Four-storey retirement village too high, say residents

A concept design for a planned retirement and aged-care complex at 122 Churchill Drive, Crofton Downs, that some nearby ...
Jerram Tocker Barron

A concept design for a planned retirement and aged-care complex at 122 Churchill Drive, Crofton Downs, that some nearby residents are unhappy about.

Residents of a Wellington suburb are vowing to challenge the size and scale of a planned four-storey aged-care complex.

Some property owners in Crofton Downs are concerned the complex, comprising 89 retirement and care apartments, 66 care home rooms and 111 car parks, will block their sun and is too big for the block of land.

They are also concerned that fewer than 30 property owners were notified by Wellington City Council about the plan less than 10 days before Christmas.

A view of Chartwell Dr and homes that were notified about the proposal to build a retirement home on adjacent Churchill Dr.
LUCY SWINNEN/ FAIRFAX NZ

A view of Chartwell Dr and homes that were notified about the proposal to build a retirement home on adjacent Churchill Dr.

However, retirement village giant Bupa, which made the submission, says a lot of consideration went into the plans for 122 Churchill Dr to ensure it would fit into the surrounding area.

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122 Churchill Dr in Crofton Downs, the proposed site of a retirement home and aged-care complex. A former Exclusive ...
LUCY SWINNEN/FAIRFAX NZ

122 Churchill Dr in Crofton Downs, the proposed site of a retirement home and aged-care complex. A former Exclusive Brethren church on the site will be knocked down.

"In principle no one is objecting to the rest home there," said Maureen Walker, who has lived in Chartwell Dr, adjacent to the site, for more than 30 years.

But Maureen and her husband, Denis, say the project should be modified.

"Don't make them ugly, don't make them big," Maureen said.

The view from the bottom of Churchill Dr, Crofton Downs.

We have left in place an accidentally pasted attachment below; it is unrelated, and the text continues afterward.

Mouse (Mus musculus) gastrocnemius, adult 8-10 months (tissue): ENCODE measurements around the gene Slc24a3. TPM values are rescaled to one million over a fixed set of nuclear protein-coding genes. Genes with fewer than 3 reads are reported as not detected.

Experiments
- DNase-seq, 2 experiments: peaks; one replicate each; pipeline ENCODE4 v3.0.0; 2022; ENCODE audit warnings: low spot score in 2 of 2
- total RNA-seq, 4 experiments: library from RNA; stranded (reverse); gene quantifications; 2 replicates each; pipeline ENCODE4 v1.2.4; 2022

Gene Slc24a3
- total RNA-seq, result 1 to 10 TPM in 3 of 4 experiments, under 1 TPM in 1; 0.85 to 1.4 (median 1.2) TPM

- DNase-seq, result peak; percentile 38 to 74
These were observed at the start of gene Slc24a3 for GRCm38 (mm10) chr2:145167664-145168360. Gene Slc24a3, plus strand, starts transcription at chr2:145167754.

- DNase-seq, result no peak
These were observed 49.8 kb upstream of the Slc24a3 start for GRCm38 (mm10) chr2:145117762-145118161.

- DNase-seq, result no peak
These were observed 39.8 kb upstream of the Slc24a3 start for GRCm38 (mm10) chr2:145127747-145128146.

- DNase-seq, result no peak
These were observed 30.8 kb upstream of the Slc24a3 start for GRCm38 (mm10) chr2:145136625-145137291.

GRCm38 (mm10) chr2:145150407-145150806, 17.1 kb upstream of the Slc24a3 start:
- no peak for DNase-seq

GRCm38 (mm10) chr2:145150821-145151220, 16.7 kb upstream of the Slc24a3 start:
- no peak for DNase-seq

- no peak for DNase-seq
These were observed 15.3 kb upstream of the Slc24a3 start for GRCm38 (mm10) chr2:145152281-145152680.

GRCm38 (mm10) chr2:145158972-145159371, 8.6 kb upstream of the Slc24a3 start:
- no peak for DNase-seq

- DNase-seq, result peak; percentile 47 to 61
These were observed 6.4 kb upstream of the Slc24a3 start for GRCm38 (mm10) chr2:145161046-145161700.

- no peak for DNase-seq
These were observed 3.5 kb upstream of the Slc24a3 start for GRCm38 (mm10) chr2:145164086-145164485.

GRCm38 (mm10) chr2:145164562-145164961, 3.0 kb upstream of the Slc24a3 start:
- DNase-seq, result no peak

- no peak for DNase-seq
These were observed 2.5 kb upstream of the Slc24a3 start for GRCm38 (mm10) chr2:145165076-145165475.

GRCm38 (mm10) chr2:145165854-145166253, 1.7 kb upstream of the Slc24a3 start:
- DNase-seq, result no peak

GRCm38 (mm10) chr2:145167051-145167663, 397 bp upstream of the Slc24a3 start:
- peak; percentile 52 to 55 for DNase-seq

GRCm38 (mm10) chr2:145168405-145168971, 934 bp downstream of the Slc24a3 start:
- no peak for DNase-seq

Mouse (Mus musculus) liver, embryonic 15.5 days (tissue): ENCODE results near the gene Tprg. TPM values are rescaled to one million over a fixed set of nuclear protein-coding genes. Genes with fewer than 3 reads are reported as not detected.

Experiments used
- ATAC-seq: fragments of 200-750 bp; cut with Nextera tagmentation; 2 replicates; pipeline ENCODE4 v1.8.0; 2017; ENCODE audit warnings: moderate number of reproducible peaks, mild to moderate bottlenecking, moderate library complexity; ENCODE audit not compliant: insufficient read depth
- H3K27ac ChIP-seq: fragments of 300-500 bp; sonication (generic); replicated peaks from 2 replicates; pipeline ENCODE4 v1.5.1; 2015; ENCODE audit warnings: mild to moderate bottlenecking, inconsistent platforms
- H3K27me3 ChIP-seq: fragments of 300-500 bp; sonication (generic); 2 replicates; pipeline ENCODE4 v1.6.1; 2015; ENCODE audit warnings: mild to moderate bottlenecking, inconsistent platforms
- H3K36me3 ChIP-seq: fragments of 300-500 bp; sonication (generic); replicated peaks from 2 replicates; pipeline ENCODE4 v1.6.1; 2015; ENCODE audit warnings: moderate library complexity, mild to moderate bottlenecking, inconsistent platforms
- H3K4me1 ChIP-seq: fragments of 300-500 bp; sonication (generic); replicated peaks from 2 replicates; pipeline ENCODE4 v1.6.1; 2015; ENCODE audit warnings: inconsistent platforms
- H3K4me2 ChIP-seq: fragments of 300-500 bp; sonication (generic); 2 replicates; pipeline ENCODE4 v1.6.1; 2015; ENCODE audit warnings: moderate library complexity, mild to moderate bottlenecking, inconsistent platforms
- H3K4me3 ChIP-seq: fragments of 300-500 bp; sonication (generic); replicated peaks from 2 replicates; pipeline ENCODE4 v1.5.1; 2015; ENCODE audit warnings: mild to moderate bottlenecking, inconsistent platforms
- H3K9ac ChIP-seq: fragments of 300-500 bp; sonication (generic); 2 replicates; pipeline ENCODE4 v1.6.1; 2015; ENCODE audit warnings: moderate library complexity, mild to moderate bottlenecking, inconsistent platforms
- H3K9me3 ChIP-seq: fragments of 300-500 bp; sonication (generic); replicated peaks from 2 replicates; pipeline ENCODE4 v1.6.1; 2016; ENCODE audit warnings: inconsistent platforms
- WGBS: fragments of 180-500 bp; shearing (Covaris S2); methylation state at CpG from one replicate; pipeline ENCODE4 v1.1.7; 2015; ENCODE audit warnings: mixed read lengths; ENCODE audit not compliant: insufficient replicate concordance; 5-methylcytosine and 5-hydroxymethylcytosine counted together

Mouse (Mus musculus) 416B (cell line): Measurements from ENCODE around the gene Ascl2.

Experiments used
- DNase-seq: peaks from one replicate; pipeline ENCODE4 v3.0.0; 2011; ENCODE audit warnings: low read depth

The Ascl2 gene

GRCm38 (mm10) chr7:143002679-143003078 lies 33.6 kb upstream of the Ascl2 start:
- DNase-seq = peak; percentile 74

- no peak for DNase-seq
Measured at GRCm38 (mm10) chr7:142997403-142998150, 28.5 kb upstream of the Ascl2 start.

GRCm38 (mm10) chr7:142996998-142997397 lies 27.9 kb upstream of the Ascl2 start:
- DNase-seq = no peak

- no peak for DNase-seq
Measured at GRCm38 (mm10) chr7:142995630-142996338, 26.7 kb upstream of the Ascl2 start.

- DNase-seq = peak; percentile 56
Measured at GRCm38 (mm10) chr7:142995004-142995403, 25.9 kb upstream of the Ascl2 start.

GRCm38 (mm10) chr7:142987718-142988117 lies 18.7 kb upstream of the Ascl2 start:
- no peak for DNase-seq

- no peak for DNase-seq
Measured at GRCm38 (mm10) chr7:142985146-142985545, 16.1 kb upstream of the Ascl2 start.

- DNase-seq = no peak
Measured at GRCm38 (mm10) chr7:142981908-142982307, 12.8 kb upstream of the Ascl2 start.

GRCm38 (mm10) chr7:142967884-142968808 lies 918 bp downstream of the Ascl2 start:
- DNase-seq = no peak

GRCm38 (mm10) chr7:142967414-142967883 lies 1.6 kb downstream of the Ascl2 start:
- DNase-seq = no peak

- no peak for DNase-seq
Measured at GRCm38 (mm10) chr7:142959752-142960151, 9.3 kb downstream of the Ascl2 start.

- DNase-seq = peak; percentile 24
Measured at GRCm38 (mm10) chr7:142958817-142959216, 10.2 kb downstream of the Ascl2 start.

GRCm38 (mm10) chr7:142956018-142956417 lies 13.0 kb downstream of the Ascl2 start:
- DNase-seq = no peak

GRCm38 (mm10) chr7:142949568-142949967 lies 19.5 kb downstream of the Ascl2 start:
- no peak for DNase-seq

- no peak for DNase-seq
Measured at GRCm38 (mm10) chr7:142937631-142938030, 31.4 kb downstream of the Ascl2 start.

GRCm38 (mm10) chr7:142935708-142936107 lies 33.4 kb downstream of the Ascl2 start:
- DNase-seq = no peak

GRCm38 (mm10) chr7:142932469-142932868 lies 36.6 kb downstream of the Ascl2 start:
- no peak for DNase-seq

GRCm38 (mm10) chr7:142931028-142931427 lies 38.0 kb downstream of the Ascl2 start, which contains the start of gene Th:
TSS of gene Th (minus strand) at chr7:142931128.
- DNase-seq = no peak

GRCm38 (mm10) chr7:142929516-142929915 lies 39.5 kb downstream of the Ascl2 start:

AMY JACKMAN/ FAIRFAX NZ

The view from the bottom of Churchill Dr, Crofton Downs.

"The rules are there so why not stick to them?" Denis said.

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Maureen said she did not "want to have our sunlight compromised" and "don't want four storeys".It "bothers" her that so few residents were informed about such a sizeable development in their midst.

The Walkers have been left scrambling with other residents to get their submissions into the council by the February 7 deadline.

The Wellington City Council has received an application to build a four-storey retirement home on the site of the ...
ROSS GIBLIN/FAIRFAX NZ

The Wellington City Council has received an application to build a four-storey retirement home on the site of the Exclusive Brethren church in Crofton Downs.

Dundee Pl residents Michael and Carol Jenkins are also concerned about the "out of character" building, which they say is "too big" for the area.

But Ngahiwi Apanui who lives in Randolph Rd, t did not have an issue with the complex.

"Retirement villages are going to become part of the landscape."

The council's notification process could have been improved by giving "wider notification and better timing", Ngaio Crofton Downs Residents Association chairwoman Robyn Radomski  said.

Some residents had expressed concerns at the height of the complex and potential traffic issues but were "generally supportive" of the proposal, she said.

The complex is planned for the site between the Bowen medical centre and Countdown that until recently was occupied by the Exclusive Brethren.

In its proposal to the council, Bupa said three of the proposed buildings would exceed 12m height restrictions.

Twenty-eight property owners were notified by the council in a letter dated December 16.

Matthew Brown, project manager for Bupa New Zealand, said the buildings that exceeded the height limit were "in part reflective of the area of the site that drops away from the road towards the rail embankment".

"The design reflects a careful and considered process for matching the development with the surrounding neighbourhood."

He said Bupa held two information evenings with residents to present the design and discuss any queries they had.

The number of residents invited to attend these meetings was more than those notified, he said.

In its application Bupa said, "the proposed complex needs to be sufficiently large scale in order to be economically viable", and to provide a high quality of care.

Council portfolio lead for housing Paul Eagle said the decision to give limited notification of the project was in line with requirements under the Resource Management Act.

He said the holiday period from December 20 to January 10 was excluded so that the full submission period was provided to residents.


 

 - Stuff

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